Yeah, I’d like to get a thing done today but a friend made me aware there was a comic book based on John Candy’s remembered animated series Camp Candy in the late 80s. And … just … like, I know they used to make comic books for just everybody, like Bob Hope or Jerry Lewis or … I’m going to guess Gene Autrey. But this? I had no idea and so that’s why I spent the whole day lying down and trying to figure this all out.
Yeah, I apologize for not getting things done on time today but I want to know the story of this lone non-conformist toilet paper roll and I think you do too. It’ll be a heartwarming children’s book about being true to yourself that will escape being turned into a CGI-animated movie on the grounds that nobody can work out how to make toys of the characters that won’t end in sad conversations.
So I think I had the question everyone has about equinoxes, which is, how does the fact that the solar year is just about 365 days and six hours affect on which date the equinox happens? So this brought me to the web page about it on Calendarpedia (“Your source for calendars”, which is definitely marketing to me). And of course I’m glad to know that my guess about how leap days affected the equinoxes basically panned out. But more, the page offered this chart:
And I am sitting and thinking about its disclaimer, data provided `as is’ without warranty. Where would I go if I needed a projected fall equinox date with warranty? If I had the warranty and fall didn’t arrive on that date, who would I send the unused portion of the season to, and what kind of form would I fill out?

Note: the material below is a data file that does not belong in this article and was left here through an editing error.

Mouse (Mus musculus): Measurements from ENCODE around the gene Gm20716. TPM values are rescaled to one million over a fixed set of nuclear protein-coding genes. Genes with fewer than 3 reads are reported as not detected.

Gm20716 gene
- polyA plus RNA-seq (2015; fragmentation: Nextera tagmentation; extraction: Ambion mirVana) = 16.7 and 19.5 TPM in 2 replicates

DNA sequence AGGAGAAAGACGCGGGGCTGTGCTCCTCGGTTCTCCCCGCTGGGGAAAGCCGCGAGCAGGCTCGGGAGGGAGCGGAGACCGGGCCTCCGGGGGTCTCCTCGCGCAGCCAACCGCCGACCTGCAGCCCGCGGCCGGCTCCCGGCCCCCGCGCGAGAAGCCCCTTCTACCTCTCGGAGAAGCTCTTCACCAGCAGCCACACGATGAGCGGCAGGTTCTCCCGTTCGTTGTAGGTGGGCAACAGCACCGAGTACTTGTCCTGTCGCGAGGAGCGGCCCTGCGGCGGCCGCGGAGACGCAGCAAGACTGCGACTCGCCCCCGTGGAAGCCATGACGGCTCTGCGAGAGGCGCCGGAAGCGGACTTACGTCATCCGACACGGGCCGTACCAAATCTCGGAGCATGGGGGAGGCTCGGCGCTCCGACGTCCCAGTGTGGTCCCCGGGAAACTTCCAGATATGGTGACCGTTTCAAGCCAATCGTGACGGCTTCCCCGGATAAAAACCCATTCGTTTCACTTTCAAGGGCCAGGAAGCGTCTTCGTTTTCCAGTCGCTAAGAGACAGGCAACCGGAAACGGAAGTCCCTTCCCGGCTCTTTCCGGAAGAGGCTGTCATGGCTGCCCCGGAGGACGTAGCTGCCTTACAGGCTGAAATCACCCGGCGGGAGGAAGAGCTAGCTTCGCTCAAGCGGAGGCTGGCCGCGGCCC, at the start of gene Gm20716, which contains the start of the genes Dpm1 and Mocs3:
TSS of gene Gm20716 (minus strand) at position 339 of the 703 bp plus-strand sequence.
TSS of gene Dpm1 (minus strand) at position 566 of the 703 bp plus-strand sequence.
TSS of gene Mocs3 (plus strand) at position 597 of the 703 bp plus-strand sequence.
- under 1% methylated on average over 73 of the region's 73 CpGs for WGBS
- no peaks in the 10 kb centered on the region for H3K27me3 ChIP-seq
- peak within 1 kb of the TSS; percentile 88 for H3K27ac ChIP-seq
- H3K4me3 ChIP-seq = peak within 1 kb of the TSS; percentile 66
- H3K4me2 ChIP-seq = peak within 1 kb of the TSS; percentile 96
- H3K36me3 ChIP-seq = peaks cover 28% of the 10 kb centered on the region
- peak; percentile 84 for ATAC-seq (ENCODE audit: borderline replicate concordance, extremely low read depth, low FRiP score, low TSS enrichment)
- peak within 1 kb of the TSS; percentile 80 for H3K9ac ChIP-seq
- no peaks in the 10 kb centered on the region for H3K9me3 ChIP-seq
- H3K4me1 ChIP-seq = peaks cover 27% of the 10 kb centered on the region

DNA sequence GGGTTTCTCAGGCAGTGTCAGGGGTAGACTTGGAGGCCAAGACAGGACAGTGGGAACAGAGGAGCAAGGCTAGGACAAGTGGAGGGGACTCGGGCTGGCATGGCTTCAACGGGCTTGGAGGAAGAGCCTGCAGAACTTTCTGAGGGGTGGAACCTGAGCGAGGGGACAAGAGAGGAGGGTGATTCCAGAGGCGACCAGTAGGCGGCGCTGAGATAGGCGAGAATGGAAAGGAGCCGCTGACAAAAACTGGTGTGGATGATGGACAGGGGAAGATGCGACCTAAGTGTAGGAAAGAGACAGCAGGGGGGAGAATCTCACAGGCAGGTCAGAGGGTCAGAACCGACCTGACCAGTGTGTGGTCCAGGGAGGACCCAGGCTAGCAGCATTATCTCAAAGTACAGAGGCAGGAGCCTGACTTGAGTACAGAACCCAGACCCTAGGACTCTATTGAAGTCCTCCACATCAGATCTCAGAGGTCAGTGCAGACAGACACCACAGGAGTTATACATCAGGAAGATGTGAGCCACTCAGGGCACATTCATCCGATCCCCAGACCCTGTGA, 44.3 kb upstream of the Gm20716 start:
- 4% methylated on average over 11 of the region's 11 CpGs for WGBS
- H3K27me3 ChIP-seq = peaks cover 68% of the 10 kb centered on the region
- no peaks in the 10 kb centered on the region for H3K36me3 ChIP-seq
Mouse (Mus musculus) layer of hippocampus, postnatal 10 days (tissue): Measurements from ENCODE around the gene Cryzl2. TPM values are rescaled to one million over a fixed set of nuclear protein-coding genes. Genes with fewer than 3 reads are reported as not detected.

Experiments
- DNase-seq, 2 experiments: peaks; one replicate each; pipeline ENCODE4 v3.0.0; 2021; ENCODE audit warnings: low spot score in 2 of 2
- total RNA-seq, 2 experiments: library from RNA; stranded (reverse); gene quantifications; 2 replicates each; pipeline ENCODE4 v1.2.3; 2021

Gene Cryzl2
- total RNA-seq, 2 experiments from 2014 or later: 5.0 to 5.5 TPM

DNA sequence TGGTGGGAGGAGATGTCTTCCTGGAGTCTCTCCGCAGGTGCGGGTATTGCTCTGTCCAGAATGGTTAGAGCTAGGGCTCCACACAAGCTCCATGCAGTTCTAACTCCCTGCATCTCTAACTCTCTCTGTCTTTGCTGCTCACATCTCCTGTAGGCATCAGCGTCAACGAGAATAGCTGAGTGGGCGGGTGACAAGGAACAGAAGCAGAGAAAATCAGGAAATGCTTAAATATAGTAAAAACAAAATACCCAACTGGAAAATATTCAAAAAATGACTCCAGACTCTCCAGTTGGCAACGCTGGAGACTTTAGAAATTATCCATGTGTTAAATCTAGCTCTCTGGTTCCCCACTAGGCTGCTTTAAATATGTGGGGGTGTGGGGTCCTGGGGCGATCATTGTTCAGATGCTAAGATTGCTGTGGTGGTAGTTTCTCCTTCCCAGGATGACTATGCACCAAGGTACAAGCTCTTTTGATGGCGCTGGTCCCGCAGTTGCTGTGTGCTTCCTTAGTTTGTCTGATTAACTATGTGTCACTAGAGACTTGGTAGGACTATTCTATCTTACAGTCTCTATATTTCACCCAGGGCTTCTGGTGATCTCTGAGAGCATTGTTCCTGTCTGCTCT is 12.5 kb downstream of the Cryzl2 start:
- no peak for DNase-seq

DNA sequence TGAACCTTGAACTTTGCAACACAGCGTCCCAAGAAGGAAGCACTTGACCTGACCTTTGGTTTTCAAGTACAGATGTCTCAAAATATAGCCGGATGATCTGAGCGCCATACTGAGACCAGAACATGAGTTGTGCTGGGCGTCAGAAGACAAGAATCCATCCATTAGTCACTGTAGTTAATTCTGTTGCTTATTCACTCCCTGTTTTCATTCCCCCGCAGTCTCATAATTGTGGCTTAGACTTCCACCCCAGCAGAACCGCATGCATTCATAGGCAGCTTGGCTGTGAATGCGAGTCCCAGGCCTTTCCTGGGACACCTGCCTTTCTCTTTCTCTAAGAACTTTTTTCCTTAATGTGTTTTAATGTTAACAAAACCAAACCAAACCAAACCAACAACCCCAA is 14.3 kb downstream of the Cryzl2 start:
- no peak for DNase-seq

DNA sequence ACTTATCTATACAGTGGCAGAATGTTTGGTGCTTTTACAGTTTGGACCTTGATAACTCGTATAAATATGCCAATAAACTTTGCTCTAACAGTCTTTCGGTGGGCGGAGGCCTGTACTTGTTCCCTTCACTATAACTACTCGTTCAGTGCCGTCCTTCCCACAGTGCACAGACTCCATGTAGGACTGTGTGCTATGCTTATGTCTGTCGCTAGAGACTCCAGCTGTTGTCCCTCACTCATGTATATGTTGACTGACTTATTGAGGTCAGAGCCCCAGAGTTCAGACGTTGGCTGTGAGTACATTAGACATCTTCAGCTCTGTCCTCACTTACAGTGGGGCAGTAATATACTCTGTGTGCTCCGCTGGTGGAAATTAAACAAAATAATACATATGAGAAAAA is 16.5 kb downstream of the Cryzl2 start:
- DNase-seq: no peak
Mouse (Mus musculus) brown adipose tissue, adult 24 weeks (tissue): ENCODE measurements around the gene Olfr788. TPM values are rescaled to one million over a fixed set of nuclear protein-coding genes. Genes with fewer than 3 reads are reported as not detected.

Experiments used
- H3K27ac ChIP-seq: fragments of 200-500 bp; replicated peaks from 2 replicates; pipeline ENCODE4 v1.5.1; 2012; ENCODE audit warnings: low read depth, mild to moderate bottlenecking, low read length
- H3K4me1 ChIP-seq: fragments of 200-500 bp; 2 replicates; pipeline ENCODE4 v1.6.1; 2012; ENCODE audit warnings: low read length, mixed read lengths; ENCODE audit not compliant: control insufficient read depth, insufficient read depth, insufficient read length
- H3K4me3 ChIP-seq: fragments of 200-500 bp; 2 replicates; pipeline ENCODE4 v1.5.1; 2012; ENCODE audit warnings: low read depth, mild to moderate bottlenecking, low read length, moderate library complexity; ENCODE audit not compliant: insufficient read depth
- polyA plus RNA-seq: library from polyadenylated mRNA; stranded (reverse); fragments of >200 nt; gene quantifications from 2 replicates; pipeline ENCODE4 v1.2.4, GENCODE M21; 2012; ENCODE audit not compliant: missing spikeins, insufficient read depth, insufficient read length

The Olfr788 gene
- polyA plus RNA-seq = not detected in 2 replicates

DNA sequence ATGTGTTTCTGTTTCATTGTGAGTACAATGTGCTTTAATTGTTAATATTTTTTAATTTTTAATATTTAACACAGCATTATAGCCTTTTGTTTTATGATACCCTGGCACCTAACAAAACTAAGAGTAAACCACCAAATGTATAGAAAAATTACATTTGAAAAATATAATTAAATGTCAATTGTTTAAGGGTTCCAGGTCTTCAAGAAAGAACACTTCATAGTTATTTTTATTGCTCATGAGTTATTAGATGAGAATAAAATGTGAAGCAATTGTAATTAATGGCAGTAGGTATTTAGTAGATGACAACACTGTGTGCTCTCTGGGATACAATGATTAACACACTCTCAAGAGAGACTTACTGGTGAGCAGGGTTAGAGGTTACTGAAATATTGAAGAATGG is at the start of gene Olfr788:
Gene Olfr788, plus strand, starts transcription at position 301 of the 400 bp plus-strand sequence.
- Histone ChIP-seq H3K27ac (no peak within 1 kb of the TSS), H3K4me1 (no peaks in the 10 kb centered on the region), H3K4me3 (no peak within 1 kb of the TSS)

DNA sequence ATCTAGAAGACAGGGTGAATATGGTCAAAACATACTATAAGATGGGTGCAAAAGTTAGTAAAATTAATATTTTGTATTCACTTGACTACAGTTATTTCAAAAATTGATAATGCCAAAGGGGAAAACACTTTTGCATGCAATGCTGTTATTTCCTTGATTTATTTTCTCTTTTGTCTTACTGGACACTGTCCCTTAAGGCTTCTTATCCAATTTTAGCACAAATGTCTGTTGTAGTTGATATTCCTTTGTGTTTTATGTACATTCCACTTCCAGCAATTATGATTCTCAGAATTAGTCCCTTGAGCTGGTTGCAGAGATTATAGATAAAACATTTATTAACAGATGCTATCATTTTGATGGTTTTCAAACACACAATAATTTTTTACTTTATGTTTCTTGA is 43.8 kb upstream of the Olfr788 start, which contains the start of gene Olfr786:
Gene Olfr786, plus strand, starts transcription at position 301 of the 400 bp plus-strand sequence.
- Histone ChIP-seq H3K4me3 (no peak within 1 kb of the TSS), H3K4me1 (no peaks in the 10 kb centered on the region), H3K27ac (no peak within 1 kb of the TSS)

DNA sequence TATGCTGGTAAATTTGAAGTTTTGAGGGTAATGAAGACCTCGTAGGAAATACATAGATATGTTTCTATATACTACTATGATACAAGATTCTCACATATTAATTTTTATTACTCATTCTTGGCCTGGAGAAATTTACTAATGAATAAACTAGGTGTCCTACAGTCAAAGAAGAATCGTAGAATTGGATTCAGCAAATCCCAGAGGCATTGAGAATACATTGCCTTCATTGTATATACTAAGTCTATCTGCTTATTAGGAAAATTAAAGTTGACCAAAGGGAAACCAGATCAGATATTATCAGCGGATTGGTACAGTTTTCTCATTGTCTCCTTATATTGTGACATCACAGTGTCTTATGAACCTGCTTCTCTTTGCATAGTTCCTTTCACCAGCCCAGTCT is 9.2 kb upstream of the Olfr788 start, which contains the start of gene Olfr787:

So what I can’t stop thinking about today is a Wikipedia sentence, of course. It’s from the article about Pitt Fall, a drop tower ride formerly at Kennywood Amusement Park in Pittsburgh:
In June 2011, it was put for sale and bought in early September to an undisclosed buyer.
So … in 2011 — in this decade — someone just went to a major amusement park, bought a drop tower ride, carted it off, and we don’t know who? I mean, the owner’s neighbors have to have sometime said, like, “Hey, did the blue duplex down the street always have a 251-foot-tall metal tower in the front yard?” You’d think we could find who bought the Kennywood drop tower just by looking up more. I don’t know how it’s been kept a secret eight years now.
And my cell phone is a very necessary thing to have which I rely upon often.
So. Reader. Look. I regard us as friends. Maybe not great friends, not, help-you-move-to-a-new-apartment level friends. But friends. Out meaning well for each other, even if we sometimes screw it up. Giving a heads up when we see a comic strip we’re sure the other is going to love. Warning when you see we’re marching unprepared into at least a Category Two Drama Storm. That kind of friend. OK? So that’s why I have to ask about this thing from the sidebar of a YouTube video I just watched.
Exactly which one of you is telling Google, “You know what Joseph needs? The suggestion he line up three rolls of toilet paper only to trowel cement over them. Plus 34 other things to do with cement, each explained in an average of 26 seconds. But he’ll be so fascinated by that he won’t even notice this Five-Minute Crafts video is fifteen minutes long”? What is it you think you know about me? What are you drawing these conclusions from?
Characters introduced to the Quaker Oats lineup in 1996:
- For Marshmallow Safari: “Rhinocular is a pink-colored Rhino. He wears a pith helmet, and looks ready for safari.”
- For Sweet Crunch: “Schnoz is a pink-colored shark. He wears a yellow sun hat and glasses. He surfs standing up on a surfboard.”